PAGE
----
The Motor Unit

When a nerve signal approaches the end of an axon, it spreads out over all of its terminal branches and stimulates all the muscle fibers supplied by them. Thus, these muscle fibers contract in unison. Since they behave as a single functional unit, one nerve fiber and all the muscle fibers innervated by it are called a motor unit. The muscle fibers of a single motor unit are not all clustered together but are dispersed throughout a muscle (fig. 11.6). Thus, when they are stimulated, they cause a weak contraction over a wide area—not just a localized twitch in one small region.

Earlier it was stated that a motor nerve fiber supplies about 200 muscle fibers, but this is just a representative number. Where fine control is needed, we have small motor units. In the muscles of eye movement, for example, there are only 3 to 6 muscle fibers per nerve fiber. Small motor units are not very strong, but they provide the fine degree of control needed for subtle movements. They also have small neurons that are easily stimulated. Where strength is more important than fine control, we have large motor units. The gastrocnemius muscle of the calf, for example, has about 1,000 muscle fibers per nerve fiber.

Saladin: Anatomy & I 11. Muscular Tissue I Text I © The McGraw-Hill

Physiology: The Unity of Companies, 2003 Form and Function, Third Edition

Chapter 11 Muscular Tissue 413

Table 11.1 Structural Components of a Muscle Fiber

Term

Definition

General Structure and Contents of the Muscle Fiber

Sarcolemma

The plasma membrane of a muscle fiber

Sarcoplasm

The cytoplasm of a muscle fiber

Glycogen

An energy-storage polysaccharide abundant in muscle

Myoglobin

An oxygen-storing red pigment of muscle

T tubule

A tunnel-like extension of the sarcolemma extending from one side of the muscle fiber to the other; conveys electrical signals from the cell surface to its interior

Sarcoplasmic reticulum

The smooth ER of a muscle fiber; a Ca2+ reservoir

Terminal cisternae

The dilated ends of sarcoplasmic reticulum adjacent to a T tubule

Myofibrils

Myofibril

A bundle of protein microfilaments (myofilaments)

Myofilament

A threadlike complex of several hundred contractile protein molecules

Thick filament

A myofilament about 11 nm in diameter composed of bundled myosin molecules

Elastic filament

A myofilament about 1 nm in diameter composed of a giant protein, titin, that emerges from the core of a thick filament and links it to a Z disc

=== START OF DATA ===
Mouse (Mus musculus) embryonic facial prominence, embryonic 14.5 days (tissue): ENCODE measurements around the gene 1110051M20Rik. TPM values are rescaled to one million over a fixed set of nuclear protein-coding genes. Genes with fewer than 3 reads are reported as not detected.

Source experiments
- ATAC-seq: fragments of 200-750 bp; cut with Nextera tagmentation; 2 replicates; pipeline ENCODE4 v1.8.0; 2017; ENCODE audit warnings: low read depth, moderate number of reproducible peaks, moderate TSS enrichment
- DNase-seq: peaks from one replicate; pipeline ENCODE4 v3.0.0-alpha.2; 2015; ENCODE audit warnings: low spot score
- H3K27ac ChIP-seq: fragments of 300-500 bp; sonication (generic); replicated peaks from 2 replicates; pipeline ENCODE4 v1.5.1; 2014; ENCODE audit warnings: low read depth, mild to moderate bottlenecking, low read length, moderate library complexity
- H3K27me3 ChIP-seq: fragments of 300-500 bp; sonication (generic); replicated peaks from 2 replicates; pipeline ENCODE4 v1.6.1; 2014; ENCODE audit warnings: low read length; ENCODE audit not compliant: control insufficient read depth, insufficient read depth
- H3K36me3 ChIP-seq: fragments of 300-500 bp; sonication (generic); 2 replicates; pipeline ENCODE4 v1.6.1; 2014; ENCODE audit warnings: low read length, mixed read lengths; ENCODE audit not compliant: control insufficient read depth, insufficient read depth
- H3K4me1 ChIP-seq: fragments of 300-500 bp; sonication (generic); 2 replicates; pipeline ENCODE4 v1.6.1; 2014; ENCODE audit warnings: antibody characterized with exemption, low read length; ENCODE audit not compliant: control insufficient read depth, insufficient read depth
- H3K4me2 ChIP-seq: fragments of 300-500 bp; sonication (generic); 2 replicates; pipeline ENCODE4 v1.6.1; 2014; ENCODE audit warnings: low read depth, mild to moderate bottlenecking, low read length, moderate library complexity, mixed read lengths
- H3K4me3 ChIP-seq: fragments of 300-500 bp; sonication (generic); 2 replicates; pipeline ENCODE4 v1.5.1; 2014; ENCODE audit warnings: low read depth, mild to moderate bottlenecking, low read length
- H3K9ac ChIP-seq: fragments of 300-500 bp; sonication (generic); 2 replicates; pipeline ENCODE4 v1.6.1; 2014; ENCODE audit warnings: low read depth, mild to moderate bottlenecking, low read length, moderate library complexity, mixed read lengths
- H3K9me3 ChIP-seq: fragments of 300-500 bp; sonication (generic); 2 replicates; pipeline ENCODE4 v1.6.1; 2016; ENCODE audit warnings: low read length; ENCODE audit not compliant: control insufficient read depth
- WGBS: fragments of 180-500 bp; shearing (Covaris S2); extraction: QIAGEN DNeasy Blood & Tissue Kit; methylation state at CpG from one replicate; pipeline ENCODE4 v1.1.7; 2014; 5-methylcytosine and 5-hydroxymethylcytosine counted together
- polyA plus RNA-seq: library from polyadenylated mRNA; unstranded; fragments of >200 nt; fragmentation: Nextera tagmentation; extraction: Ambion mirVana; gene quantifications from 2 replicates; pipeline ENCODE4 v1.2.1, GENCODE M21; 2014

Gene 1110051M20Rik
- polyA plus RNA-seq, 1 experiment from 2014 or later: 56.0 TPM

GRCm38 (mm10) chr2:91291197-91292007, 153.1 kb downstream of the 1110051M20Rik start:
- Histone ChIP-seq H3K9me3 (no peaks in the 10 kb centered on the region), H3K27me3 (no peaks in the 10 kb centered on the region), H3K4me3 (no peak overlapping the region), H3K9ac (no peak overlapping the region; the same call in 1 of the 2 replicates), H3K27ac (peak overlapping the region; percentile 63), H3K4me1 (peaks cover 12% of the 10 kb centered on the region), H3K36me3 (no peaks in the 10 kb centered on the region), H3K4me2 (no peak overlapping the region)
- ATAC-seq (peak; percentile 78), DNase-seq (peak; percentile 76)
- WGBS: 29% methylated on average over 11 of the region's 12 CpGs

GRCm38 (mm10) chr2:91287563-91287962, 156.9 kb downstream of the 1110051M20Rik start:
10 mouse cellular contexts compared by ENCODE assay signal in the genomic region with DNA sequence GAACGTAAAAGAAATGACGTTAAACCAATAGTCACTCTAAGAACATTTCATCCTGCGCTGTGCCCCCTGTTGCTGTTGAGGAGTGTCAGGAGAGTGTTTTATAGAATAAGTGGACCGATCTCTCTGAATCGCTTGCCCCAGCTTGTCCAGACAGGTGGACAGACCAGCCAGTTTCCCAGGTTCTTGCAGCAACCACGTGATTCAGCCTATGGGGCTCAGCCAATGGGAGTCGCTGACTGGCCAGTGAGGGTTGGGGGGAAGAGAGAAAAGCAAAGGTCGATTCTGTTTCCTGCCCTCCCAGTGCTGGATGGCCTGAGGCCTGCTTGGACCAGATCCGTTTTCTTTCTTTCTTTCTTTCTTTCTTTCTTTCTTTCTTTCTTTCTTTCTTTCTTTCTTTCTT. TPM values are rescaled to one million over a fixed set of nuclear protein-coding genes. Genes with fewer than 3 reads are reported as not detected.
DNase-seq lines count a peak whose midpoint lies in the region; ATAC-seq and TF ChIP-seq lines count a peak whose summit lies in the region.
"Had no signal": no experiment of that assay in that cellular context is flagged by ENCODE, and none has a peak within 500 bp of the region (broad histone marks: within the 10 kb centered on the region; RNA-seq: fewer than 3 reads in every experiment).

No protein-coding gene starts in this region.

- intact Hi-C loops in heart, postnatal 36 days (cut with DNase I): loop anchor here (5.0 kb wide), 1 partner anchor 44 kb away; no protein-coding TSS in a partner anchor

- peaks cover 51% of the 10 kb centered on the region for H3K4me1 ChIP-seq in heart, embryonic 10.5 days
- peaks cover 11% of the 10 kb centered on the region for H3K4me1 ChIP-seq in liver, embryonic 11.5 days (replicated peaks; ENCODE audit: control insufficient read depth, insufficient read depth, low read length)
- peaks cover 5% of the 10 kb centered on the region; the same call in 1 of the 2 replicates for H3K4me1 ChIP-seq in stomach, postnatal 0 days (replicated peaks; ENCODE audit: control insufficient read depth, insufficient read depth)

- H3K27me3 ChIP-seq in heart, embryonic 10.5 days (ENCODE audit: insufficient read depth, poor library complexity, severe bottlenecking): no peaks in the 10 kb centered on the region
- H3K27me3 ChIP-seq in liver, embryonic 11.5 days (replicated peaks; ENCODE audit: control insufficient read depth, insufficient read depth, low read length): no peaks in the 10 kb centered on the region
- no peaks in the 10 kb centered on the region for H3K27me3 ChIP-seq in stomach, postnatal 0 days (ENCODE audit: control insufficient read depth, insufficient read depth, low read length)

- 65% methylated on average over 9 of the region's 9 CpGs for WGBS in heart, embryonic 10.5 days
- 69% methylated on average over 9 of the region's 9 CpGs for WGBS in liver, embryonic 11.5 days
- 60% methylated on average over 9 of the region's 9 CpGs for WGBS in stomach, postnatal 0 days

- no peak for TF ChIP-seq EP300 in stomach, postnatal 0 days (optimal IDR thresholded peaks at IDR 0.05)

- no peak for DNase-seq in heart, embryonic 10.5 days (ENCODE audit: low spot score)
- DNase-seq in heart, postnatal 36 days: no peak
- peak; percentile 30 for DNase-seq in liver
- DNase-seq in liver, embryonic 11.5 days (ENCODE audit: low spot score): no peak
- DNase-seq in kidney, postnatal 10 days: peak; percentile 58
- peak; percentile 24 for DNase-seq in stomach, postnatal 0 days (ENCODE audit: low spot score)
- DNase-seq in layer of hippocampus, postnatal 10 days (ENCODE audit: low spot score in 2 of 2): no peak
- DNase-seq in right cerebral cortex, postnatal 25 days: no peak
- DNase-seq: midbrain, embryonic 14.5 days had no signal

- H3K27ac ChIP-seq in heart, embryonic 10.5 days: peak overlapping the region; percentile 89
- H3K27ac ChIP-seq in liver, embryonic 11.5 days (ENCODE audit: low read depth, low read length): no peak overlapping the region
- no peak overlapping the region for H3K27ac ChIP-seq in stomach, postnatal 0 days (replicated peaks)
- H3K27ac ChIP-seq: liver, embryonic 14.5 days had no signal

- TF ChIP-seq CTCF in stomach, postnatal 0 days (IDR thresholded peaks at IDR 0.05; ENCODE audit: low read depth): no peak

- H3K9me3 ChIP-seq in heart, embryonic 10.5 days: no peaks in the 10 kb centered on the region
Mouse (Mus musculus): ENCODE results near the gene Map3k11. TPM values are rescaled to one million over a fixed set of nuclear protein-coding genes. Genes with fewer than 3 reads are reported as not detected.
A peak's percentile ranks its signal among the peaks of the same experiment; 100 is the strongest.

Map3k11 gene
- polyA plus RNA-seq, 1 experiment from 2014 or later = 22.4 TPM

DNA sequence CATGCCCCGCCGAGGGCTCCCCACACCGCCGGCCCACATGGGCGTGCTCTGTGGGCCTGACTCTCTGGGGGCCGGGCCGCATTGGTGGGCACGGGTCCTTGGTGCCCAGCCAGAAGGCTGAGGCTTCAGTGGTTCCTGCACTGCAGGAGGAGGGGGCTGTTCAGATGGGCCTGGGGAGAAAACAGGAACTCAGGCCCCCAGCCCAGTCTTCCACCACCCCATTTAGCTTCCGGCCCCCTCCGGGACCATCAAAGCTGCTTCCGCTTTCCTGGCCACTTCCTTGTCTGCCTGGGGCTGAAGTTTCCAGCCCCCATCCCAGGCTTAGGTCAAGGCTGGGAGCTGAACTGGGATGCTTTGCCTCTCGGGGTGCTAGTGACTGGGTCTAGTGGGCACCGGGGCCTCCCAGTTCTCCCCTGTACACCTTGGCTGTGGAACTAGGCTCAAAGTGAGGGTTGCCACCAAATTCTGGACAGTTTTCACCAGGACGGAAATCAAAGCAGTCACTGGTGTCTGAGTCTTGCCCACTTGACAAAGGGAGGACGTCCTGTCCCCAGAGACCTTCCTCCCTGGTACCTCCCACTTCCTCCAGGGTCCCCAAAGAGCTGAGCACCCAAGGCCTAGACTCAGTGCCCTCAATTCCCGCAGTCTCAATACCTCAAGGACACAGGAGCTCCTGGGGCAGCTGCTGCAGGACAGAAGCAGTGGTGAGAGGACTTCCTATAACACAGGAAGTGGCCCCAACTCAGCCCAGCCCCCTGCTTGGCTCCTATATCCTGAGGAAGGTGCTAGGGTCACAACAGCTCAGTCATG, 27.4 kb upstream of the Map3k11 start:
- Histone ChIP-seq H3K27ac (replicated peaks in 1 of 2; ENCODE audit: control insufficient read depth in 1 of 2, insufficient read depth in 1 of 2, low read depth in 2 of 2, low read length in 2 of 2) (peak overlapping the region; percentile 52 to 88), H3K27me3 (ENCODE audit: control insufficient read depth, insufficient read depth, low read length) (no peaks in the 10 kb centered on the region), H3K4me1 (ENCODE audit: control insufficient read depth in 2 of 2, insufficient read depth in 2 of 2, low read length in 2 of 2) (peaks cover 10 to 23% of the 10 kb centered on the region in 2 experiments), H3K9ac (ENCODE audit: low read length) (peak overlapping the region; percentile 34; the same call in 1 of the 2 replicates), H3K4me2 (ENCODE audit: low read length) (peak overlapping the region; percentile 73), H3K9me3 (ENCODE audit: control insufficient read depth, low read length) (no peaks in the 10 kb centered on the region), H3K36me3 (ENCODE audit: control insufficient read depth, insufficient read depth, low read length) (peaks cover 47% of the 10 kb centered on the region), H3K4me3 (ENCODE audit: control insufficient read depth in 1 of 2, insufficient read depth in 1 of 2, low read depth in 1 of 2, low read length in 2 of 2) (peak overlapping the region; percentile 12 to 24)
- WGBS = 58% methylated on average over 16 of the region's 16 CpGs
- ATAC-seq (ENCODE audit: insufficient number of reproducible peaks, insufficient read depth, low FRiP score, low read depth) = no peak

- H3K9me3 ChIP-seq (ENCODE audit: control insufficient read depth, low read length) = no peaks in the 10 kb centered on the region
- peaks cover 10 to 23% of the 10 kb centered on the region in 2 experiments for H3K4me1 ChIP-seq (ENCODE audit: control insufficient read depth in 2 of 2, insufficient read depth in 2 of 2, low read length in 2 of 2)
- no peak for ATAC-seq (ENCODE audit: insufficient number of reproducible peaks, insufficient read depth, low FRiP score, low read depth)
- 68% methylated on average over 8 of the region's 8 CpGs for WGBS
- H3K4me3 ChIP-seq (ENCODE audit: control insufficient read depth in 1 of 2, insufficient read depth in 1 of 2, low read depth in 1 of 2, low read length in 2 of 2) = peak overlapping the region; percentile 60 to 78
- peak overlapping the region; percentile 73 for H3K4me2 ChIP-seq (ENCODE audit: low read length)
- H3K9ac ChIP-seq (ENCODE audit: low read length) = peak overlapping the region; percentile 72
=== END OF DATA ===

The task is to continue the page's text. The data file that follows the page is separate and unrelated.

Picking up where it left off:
Thin filament

A myofilament about 5 to 6 nm in diameter composed of actin, troponin, and tropomyosin

Myosin

A protein with a long shaftlike tail and a globular head; constitutes the thick myofilament

F actin

A fibrous protein made of a long chain of G actin molecules twisted into a helix; main protein of the thin myofilament

G actin

A globular subunit of F actin with an active site for binding a myosin head

Regulatory proteins

Troponin and tropomyosin, proteins that do not directly engage in the sliding filament process of muscle contraction but regulate myosin-actin binding

Tropomyosin

A regulatory protein that lies in the groove of F actin and, in relaxed muscle, blocks the myosin-binding active sites

Troponin

A regulatory protein associated with tropomyosin that acts as a calcium receptor

Titin

A springy protein that forms the elastic filaments and Z discs

Striations and Sarcomeres

Striations

Alternating light and dark transverse bands across a myofibril

A band

Dark band formed by parallel thick filaments that partly overlap the thin filaments

H band

A lighter region in the middle of an A band that contains thick filaments only; thin filaments do not reach this far into the A band in relaxed muscle

I band

A light band composed of thin filaments only

Z disc

A protein disc to which thin filaments and elastic filaments are anchored at each end of a sarcomere; appears as a narrow dark line in the middle of the I band

Sarcomere

The distance from one Z disc to the next; the contractile unit of a muscle fiber

Large motor units are much stronger, but have larger neurons that are harder to stimulate, and they do not produce such fine control.

One advantage of having multiple motor units in a muscle is that they are able to "work in shifts." Muscle fibers fatigue when subjected to continual stimulation. If all of the fibers in one of your postural muscles fatigued at once, for example, you might collapse. To prevent this, other motor units take over while the fatigued ones rest, and the muscle as a whole can sustain long-term contraction. The role of motor units in muscular strength is discussed later in the chapter.

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